A new book by Takano Teruko entitled Jipushii ni yôkoso ! (”Welcome to Gypsy world!” ) was just published by Gentôsha in Tokyo.
Martin Kaneko, a tireless supporter of Roma, has commented on the shoddy scholarship of this book (written after just a two week visit to Romania by its author !!), his comments are below. He is supervising the Japanese language appearance of We Are the Romani People.
Impressions of Romanian “Gypsies” (original in Japanese)by Martin KanekoThe author Takano Teruko http://takanoteruko.com/ , stayed in Romania for two weeks from 22nd of December 2010 to 5th of January 2011 . Takano visited a few Roma in Romania, e.g. members of the world-famous band Taraf De Haïdouks. A few samples from her book:
Alright, in the hope it will become a forward-looking term, I’ll call them with their petname Gypsy. (p. 17).It would be nice, if the word Gypsy becomes a positive pet name, so that everybody can use the term “Gypsy” without hesitation freely! (S. 158)
Since the word „Gypsy“ is categorized as a discriminatory term, they appear to be an “illusionary people” in Japan. Maybe they will accept the mild term of “Gypsy-san = Mr. or Mrs. Gypsy.” (p. 297)
Similarities exist between hooligans and Gypsies. (p. 323)
Gypsies live only in the “present”, terms like past or future do not exist. (p. 345)To popularize the name „Roma“, it is necessary to use the term “Gypsy” as a medium, and I hope, the petname “Gypsy” will survive, in order to express their culture and spirit. Thus, I’ve used the word “Gypsy” throughout.” (p. 349)The last sentence is not correct. Apart from the term “Gypsy”, Takano also uses “Tsigan”. Takano stayed at the home of Kati, a 60 years old Romni, for several days, and calls Kati “Tsigan-Mama” (p. 341). About Kati she writes:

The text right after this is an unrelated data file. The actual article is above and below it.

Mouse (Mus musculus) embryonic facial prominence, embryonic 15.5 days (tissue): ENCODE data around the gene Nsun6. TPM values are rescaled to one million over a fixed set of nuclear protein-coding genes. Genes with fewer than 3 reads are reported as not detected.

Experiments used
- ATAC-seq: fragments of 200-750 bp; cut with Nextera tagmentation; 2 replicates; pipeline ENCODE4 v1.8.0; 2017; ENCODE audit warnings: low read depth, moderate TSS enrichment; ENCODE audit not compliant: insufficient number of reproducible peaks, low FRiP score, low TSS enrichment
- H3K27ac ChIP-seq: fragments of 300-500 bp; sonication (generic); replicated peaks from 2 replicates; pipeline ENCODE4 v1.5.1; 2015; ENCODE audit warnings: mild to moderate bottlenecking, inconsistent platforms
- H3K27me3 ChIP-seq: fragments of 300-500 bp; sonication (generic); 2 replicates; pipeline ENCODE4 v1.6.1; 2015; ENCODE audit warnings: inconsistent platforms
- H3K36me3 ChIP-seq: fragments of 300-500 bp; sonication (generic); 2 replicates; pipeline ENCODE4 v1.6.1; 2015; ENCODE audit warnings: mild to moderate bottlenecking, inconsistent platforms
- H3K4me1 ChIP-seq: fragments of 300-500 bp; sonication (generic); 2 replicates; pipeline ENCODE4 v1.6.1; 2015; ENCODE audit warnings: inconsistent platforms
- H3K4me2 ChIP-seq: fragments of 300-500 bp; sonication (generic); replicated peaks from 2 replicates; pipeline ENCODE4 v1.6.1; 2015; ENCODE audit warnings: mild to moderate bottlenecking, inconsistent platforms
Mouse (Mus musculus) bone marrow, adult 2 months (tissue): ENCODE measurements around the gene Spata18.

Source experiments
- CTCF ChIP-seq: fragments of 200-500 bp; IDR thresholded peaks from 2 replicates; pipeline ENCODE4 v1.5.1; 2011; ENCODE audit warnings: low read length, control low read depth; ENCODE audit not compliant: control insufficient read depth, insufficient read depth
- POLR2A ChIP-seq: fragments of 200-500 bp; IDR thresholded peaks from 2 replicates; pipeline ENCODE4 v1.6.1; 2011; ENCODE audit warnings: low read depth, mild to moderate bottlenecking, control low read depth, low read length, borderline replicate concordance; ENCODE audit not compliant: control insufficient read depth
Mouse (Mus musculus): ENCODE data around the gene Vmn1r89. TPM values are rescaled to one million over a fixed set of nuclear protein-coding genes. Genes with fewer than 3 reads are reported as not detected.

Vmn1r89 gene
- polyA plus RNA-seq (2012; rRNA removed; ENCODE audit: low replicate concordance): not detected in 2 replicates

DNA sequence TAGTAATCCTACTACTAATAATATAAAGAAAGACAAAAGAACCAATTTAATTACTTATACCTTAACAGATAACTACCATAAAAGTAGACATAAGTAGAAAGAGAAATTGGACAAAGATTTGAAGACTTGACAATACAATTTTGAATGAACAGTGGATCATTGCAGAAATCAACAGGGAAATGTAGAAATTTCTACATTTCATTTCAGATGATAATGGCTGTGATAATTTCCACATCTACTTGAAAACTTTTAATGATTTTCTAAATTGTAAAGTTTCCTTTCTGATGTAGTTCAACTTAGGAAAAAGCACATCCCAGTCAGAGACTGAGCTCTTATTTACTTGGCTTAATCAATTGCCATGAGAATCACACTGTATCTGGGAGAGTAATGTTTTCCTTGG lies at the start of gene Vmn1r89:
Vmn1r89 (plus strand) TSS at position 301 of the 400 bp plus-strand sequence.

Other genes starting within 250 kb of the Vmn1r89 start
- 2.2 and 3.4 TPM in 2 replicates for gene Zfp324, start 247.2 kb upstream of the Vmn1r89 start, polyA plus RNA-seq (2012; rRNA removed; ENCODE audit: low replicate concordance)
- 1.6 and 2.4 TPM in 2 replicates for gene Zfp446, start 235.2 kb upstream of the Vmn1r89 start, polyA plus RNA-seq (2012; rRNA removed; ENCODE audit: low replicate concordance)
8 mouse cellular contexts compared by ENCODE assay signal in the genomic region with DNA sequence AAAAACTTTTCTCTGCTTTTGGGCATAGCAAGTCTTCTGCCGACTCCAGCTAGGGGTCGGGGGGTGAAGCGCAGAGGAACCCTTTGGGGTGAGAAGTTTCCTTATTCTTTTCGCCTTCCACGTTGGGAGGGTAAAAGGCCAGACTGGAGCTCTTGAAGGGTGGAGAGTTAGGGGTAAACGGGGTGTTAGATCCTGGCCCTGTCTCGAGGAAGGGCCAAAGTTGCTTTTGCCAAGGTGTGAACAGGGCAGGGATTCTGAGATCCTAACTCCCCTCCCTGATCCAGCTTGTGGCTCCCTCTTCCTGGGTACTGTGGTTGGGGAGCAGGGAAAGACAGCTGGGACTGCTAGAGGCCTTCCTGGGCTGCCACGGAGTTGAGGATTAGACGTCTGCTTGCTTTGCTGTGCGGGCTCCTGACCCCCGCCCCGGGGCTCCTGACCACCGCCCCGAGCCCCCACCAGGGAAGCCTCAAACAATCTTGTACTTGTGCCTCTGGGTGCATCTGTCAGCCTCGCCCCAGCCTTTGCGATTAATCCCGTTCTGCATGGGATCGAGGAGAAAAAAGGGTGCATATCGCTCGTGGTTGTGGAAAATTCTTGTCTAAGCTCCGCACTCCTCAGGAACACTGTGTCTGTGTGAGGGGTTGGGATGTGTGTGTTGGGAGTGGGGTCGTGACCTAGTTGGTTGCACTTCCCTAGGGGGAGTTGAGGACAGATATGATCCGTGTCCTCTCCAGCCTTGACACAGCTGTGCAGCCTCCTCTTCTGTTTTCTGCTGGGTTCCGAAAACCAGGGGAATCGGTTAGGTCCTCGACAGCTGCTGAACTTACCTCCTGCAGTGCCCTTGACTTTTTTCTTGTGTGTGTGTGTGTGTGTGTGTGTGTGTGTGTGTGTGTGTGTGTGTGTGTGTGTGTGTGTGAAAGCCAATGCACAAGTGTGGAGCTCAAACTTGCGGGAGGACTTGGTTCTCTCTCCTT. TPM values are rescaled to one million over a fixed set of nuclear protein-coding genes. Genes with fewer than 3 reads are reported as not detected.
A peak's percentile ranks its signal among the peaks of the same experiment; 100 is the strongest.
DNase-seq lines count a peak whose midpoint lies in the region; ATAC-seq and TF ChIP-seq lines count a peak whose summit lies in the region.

Although she was a Gypsy, everything in her home was spic and span and it seemed she could not really be a Gypsy. (p. 217)
Although Kati is a Gypsy, she is not a “stiff-necked” Gypsy. (p.269)
Even Kati, who is not gypsy-like, is temperamental and her feelings keep changing all the time. (p. 333)
Takano appears to have a preconceived negative image of what a “gypsy” ought to be and cannot liberate herself from this image.
Early in the morning (from AM 02:35 to 04:05) on May 14th 2011, the TV station Fuji transmitted the program “Loving Gypsies” (Jipushii ni koi shite). I did not see it, because I was asleep at that time. The narrator was the “essayist” Takano Teruko ( http://takanoteruko.com/gypsy/gypsy.html). The DVD “Loving Gypsies” is scheduled to be released on September 21st 2011 by Tôei Company.I am a member of the 1988 founded NGO International Movement Against all forms of Discrimination and Racism (http://www.imadr.org/) and the committee Japan of IMADR sent a letter of protest to the author Takano and the publishing house Gentôsha on the 21st of June.
Ever since December 1980, when I was invited by the Buraku Liberation League (http://www.bll.gr.jp/eng.html ) to report about an European minority group, I keep repeating that the correct name of “Gypsies” is Roma, but as can be seen, with little success. If you consider it worthwhile to put my information in the ML Roma_in_ Americas, please do so. I would appreciate it greatly, if Roma in the US and Canada would protest against Takanos book at the Japanese embassies or consulates. By the way, I sent the same information to the Sinto Romani Rose in Heidelberg and to the Rom Dragan Jevremovi of Romano Centro in Vienna.